Look for ways to help people do their jobs better. Anything that enhances job satisfaction is a form of non-financial compensation, says Milligan. “The vast majority of employees come to work to succeed.”
Be clear. Make sure that people know what is expected of them, when it is expected and how things are expected to be done.
If you have not already done so, establish clear performance expectations on your operation. Begin with milk production, somatic cell counts, calf mortality, feed intake — and work your way throughout the dairy. If you have these standards in place, revisit now them with your personnel.
“Engage everyone in meeting and exceeding these expectations,” recommends Milligan. “That means working with employees to set performance expectations.”
One big caution: If a farm’s pay scale is not in line with industry standards, then employees will pick up on it and any effort to satisfy them through non-monetary means will have less effect.
Spend time training. And offer support, encouragement and feedback on the expectations that you and your employees have just outlined.
“If you can’t give your employees more money, then give them more of your time,” says Milligan. Work to prevent problems or handle them promptly when they do arise.
To do this, hone your listening skills. Pay attention to body language and tone of voice. Ask questions so that you fully understand what was said, which will allow you to give an appropriate response.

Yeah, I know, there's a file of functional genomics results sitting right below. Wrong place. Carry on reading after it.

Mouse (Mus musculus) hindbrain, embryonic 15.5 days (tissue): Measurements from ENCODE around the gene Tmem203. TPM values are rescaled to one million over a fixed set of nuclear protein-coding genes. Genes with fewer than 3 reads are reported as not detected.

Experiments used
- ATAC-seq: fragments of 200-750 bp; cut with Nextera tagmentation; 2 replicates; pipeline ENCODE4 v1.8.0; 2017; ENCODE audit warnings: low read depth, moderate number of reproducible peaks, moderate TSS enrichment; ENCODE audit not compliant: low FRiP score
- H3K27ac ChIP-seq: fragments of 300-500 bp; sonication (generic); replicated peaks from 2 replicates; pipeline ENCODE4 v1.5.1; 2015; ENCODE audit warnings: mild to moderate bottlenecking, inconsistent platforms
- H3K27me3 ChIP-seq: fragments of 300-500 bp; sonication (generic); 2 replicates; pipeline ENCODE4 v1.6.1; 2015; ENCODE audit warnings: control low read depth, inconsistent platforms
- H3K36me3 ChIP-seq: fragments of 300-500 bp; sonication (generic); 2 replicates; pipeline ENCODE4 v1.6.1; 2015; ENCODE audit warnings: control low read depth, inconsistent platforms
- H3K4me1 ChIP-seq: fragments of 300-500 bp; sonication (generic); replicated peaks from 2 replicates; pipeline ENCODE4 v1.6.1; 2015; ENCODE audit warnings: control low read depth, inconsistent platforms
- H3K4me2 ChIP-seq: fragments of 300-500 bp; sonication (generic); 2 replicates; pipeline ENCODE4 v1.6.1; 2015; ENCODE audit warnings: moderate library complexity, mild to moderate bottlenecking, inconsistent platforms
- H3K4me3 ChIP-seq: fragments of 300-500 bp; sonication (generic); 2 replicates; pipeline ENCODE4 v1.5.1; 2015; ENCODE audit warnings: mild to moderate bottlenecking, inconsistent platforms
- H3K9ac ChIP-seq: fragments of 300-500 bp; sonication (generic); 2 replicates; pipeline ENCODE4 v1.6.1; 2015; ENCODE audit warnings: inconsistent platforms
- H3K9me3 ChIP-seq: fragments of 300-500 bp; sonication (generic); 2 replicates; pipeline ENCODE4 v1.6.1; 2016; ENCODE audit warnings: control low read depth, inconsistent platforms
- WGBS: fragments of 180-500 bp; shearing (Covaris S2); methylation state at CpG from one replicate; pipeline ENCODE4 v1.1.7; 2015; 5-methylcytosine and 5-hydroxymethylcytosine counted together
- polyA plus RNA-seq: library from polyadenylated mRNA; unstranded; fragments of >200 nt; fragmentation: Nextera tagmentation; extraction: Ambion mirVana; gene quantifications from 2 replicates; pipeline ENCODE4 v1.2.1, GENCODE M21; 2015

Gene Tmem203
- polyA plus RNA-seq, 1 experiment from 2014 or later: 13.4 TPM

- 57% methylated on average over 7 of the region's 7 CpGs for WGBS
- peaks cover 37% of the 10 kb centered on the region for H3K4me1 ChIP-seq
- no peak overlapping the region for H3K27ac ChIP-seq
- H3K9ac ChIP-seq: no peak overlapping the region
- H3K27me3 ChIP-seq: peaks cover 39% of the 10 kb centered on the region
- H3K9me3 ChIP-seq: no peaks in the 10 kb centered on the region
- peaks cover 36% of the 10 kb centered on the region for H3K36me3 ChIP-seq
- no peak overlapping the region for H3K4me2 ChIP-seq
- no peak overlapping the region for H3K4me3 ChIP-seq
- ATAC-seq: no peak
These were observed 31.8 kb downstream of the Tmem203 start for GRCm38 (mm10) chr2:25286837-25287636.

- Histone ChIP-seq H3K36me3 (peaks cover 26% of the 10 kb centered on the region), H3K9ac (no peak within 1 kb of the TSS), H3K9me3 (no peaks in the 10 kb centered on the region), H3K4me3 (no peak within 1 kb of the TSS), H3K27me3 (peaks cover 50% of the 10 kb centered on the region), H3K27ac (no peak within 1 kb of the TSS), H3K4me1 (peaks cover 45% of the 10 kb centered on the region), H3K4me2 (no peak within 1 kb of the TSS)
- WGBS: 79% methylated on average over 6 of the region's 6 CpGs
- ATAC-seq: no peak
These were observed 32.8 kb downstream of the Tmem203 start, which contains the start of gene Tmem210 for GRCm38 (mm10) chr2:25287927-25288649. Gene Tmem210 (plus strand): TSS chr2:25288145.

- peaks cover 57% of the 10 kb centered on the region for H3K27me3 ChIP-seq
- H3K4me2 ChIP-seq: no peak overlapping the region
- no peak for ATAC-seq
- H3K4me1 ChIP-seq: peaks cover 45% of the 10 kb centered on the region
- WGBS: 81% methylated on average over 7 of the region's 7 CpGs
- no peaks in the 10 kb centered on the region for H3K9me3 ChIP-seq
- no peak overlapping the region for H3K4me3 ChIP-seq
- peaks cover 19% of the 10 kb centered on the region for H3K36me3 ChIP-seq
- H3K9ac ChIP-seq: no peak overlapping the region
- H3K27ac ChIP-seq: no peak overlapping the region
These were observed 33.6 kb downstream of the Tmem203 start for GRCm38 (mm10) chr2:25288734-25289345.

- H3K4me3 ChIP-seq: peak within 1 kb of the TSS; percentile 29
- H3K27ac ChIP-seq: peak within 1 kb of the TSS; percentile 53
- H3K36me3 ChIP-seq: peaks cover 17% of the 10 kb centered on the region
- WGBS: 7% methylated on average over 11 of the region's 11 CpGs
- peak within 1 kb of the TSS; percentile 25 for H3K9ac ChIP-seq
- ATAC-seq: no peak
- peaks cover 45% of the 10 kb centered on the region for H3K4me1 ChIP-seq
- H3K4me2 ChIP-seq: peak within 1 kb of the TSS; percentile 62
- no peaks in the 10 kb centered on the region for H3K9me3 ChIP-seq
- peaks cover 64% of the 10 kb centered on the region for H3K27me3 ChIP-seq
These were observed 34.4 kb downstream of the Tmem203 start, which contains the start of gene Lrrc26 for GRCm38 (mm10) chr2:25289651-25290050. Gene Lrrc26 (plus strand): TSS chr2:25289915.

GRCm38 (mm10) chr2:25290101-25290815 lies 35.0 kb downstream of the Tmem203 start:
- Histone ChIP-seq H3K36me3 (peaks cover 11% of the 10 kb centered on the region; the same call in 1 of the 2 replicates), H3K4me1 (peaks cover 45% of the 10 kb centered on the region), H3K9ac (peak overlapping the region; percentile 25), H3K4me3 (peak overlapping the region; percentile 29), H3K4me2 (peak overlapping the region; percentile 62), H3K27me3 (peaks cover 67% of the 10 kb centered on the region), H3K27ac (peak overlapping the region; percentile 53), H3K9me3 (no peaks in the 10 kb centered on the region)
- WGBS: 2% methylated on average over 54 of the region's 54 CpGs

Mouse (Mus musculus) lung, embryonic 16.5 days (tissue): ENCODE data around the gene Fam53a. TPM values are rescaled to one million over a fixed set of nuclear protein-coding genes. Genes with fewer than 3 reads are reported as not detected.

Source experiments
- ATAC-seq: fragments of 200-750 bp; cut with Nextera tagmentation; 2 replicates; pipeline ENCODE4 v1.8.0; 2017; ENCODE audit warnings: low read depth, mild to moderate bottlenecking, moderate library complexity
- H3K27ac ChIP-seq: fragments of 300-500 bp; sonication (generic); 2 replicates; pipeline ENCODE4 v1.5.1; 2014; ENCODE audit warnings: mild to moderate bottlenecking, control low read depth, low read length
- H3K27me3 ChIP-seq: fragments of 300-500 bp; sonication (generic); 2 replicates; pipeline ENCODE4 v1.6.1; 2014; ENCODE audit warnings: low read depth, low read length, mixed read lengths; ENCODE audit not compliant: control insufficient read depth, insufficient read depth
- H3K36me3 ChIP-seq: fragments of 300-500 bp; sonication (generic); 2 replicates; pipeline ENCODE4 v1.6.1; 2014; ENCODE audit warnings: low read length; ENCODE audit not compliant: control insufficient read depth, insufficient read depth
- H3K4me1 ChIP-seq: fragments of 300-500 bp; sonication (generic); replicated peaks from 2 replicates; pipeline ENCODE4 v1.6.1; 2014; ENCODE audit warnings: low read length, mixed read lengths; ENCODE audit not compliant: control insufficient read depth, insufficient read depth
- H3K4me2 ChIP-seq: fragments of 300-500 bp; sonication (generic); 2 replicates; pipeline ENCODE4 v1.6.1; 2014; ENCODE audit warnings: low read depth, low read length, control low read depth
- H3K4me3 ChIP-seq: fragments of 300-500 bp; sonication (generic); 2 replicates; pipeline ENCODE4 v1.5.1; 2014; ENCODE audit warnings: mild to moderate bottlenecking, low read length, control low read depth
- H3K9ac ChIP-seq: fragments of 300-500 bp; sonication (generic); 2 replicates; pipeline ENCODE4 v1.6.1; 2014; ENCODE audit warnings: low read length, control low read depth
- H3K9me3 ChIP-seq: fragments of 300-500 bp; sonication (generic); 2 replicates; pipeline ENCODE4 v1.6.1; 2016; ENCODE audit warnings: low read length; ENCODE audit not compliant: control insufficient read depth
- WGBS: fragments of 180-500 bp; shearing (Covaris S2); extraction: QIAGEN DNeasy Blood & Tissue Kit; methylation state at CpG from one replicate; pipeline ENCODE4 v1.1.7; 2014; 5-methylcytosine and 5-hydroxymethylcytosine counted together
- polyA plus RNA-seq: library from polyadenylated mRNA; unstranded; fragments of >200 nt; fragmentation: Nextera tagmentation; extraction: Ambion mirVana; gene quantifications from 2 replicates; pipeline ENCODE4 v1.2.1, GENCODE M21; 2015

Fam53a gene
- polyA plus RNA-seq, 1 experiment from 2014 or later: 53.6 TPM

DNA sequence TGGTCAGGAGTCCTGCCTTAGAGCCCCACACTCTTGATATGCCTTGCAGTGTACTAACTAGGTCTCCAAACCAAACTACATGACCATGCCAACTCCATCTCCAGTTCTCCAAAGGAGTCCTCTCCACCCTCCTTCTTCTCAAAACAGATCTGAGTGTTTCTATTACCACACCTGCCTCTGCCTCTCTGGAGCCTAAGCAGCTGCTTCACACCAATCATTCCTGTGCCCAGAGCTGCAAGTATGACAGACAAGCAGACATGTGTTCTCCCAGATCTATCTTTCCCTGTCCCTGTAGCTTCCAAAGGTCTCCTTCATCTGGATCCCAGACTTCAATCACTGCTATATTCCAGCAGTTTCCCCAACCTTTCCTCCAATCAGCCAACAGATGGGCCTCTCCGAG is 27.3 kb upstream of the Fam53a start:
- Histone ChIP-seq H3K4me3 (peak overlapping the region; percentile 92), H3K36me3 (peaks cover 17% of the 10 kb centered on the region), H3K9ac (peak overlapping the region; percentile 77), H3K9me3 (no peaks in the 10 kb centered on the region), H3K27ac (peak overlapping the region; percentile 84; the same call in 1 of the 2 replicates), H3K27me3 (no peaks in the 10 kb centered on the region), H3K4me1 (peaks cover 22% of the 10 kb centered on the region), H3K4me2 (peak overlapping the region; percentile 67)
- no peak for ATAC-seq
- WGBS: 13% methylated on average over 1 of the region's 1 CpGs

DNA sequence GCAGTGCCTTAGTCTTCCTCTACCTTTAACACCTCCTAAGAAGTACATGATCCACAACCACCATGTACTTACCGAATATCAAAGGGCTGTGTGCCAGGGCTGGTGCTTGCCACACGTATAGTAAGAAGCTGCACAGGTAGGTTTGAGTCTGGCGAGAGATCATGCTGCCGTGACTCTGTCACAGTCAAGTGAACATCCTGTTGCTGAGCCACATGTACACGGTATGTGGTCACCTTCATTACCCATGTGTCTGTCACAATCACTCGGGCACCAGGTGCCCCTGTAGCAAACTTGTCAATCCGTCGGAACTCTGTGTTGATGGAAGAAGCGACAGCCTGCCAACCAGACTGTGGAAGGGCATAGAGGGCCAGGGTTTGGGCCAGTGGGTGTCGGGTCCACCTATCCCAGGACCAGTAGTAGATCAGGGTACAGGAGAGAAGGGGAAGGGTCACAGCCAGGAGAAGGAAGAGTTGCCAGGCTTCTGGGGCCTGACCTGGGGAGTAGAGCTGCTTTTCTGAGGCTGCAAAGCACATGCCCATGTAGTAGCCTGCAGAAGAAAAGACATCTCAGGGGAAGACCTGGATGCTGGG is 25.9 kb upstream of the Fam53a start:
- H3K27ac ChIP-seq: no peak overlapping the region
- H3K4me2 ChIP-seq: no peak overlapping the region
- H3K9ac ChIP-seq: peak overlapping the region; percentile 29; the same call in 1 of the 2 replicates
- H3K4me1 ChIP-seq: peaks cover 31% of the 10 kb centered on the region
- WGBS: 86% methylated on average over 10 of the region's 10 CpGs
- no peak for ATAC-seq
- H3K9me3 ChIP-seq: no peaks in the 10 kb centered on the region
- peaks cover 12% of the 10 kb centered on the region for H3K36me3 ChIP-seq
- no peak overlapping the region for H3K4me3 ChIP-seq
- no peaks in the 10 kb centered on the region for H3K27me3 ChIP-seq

Ask questions to find out more about your employees and what they think. Ask how their families are doing. Ask how they would handle a problem on the dairy or ways to improve processes or methods. Follow through on this input. Share a meal.
Find out where employees are at in their lives without getting overly involved or meddlesome. “It’s often the little things that mean the most,” Milligan says.
According to researchers at Kansas State University and Texas A&M University, good compensation packages cover three areas:
Non-monetary compensation: Any benefit from an employer or job that does not involve tangible value. It includes career and social rewards like job security, flexible hours, growth opportunities, praise and recognition, task enjoyment and friendships.
Direct compensation: This is an employee’s base wage and any performance-based pay.
Indirect compensation: This is far more varied, and includes everything from legally required programs like Social Security to health insurance, retirement programs, paid leave, child care or moving expenses.
Just remember, intrinsic motivation — the motivation that comes from inside an individual — differs among workers. People react to incentives in different ways.
Act, not react
The key to compensation, says dairy consultant Tom Wall, owner of Language Links LLC in Green Bay, Wis., is to have a pay scale and benefits package in place that deal with good times and bad times. “In an up market and a down market, people still want to get paid. You need to have the systems in place so that you can lay out your plan and stick to it,” he says.
Be up-front with your employees. For instance, tell them “this is what we’re going to do and this is how we’re going to handle this situation.” It’s always better if you handle this pre-emptively — before they ask.